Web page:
The phonebook on Ice Cream Sandwich has, for the most part, very similar functionality to that found on previous Gingerbread iterations. It has a tabbed interface, in which the central tab lists all contacts alphabetically. Contact images, where available, are displayed and there's a quick alphabet scroll on the right. There's also a regular search bar on top of the contacts list. The other tabs are Groups and Favs.
Filters keep the phonebook from getting messy - you can choose which groups are displayed and which are hidden (e.g. Family, email contacts, Twitter contacts and so on). The list can be sorted by first or last name and you can choose how contacts are displayed - First Name, Last Name or the opposite.
A tap on a contact photo brings up the quick contacts keys. You can use them to call the contact, send them a message or email or view their profile.
Tapping on the name of a single contact brings up their details. From here, you can edit the contact's info by hitting the pencil icon in the upper right, while the star icon on the upper right will add them to your favorite contacts. Editing a contact is pretty straightforward; you can add or remove fields as needed, as well as specify the types of phone numbers, email addresses, ringtones and even add notes.
The LG Optimus 4X HD had no trouble holding on to signal even in areas of poor coverage and the in-call audio is consistently good too.
The Dialer integrates the Call log, Contacts and Favorites, each within its own tab.
The Call log is clever and groups some of the calls, e.g. 3 missed calls from the same contact on the same day. A number next to the contact name shows the number of events. It's a great space saving feature.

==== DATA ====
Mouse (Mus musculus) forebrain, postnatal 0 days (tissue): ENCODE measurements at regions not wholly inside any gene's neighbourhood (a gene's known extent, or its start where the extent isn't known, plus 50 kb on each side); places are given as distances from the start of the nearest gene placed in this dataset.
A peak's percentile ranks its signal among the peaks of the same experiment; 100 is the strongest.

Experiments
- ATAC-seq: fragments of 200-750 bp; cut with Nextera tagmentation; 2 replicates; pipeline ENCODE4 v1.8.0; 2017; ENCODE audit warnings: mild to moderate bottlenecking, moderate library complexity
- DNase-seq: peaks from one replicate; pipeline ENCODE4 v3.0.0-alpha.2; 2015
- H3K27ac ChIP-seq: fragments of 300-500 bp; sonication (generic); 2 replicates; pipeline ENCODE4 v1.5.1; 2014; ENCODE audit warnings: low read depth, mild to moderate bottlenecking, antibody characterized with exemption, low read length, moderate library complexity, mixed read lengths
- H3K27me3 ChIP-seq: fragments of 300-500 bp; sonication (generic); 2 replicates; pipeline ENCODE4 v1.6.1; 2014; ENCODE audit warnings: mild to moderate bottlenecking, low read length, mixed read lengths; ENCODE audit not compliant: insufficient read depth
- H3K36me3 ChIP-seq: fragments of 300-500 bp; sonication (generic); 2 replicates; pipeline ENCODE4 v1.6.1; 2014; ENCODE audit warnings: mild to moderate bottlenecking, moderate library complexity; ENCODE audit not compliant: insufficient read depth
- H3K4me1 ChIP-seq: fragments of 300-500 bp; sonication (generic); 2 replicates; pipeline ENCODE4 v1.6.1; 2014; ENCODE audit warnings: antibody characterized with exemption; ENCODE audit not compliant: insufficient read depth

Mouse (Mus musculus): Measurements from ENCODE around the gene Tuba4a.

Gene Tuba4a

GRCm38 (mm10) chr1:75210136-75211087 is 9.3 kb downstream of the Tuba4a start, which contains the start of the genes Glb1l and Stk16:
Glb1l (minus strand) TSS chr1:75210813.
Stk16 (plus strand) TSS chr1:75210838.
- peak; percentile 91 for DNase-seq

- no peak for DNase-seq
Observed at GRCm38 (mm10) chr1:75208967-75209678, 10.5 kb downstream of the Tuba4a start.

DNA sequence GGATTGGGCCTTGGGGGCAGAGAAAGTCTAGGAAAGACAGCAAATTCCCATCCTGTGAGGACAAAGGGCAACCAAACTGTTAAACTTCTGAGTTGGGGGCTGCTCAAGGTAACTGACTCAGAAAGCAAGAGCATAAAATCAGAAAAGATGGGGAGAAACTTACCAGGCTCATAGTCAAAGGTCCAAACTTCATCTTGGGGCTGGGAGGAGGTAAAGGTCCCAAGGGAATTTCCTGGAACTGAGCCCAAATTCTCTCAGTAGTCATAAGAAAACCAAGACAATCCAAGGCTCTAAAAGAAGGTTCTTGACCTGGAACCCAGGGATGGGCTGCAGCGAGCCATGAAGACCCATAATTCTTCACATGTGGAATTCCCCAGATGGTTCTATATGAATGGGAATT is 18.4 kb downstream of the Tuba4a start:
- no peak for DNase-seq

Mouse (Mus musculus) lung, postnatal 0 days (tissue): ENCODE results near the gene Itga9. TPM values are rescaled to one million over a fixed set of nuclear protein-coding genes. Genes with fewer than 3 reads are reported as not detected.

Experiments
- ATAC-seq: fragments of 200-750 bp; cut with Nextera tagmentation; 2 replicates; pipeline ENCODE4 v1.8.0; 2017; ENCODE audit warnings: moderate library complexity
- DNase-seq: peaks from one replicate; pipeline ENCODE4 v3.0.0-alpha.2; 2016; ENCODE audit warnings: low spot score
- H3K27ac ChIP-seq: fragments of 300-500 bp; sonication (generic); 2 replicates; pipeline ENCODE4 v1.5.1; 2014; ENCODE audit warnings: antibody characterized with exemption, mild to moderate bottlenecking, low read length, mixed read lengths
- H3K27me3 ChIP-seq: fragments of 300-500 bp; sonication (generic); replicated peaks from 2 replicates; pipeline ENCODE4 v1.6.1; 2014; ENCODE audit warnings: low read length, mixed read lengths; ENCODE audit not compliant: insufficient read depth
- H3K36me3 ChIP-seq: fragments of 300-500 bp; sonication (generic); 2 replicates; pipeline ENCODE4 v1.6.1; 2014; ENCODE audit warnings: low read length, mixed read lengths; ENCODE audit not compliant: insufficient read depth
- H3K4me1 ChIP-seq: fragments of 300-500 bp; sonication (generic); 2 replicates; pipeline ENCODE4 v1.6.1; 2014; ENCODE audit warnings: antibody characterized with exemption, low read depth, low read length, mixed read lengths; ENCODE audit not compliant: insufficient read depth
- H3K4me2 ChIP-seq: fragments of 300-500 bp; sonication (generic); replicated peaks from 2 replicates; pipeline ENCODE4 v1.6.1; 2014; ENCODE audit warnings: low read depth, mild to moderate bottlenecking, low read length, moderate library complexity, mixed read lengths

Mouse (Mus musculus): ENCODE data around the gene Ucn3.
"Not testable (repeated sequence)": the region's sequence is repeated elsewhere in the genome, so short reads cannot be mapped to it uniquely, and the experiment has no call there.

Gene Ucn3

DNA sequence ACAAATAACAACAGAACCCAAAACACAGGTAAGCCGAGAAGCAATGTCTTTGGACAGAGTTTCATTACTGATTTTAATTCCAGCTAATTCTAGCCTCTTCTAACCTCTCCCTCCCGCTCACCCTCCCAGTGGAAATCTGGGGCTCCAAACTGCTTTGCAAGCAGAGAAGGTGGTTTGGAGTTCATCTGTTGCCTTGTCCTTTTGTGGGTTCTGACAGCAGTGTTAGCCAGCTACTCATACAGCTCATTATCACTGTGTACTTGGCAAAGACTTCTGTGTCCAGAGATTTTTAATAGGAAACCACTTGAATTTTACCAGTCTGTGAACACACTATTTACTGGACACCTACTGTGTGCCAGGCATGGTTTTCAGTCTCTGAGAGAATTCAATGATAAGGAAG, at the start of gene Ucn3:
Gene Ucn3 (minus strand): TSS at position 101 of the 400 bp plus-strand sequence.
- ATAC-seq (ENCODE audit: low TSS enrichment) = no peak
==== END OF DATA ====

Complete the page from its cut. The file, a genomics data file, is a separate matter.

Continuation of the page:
Smart Dial is available and works for both numbers and names. Only one matching contact is displayed, but if you tap the down arrow button, the rest show up as well.
During a call you can pop-up the dialer should you need to dial another number. Also you can use the phone while on a call, just hit the menu key and a small green line replaces the notification area and acts like a shortcut back to the call.
We also ran our traditional loudspeaker test on the LG Optimus 4X. It scored a Good result, so you probably won't be missing many calls with it.
|Speakerphone test||Voice, dB||Ringing ||Overall score|
|Apple iPhone 4||65.1||60.3||66.2|
|Samsung Galaxy Nexus||66.2||60.5||69.0||Below Average|
|Apple iPhone 4S||65.8||64.5||74.6||Average|
|Samsung I9100 Galaxy S II||70.0||66.6||75.7||Good|
|LG Optimus 4X HD||68.7||66.6||79.3||Good|
|Motorola RAZR XT910||74.7||66.6||82.1||Very Good|
|LG Prada 3.0||66.7||65.6||75.7||Good|
The LG Optimus 4X can handle all common message types: SMS, MMS and email. Email capability is excellent with support for Exchange available out of box, and social media buffs will be pleased with the level of SNS integration as well.
A press-and-hold on the text box gives you access to functions such as cut, copy and paste. You are free to paste the copied text across applications like email, notes, chats, etc.
The extended Gmail features include batch operations, which allow multiple emails to be archived, labeled or deleted, spam report and of course conversation-style email view mode.
The generic email client supports multiple accounts, and operates in much the same fashion as the Gmail one. If you add multiple accounts, then the Combined Inbox feature will come in handy, although there's no conversation-style view like in Gmail.
The LG Optimus 4X HD offers a standard QWERTY keyboard, which features both portrait and landscape typing.
The level of speed and accuracy are commendable in both portrait and landscape. There's a dedicated setting that enables keypress vibrations.
There is Swype-like input as well, though it's somewhat uncomfortably out of sight in the Input Language submenu. You need to enable Shape Writer instead of the standard QWERTY layout in the settings. Voice input is enabled too, as well as handwriting.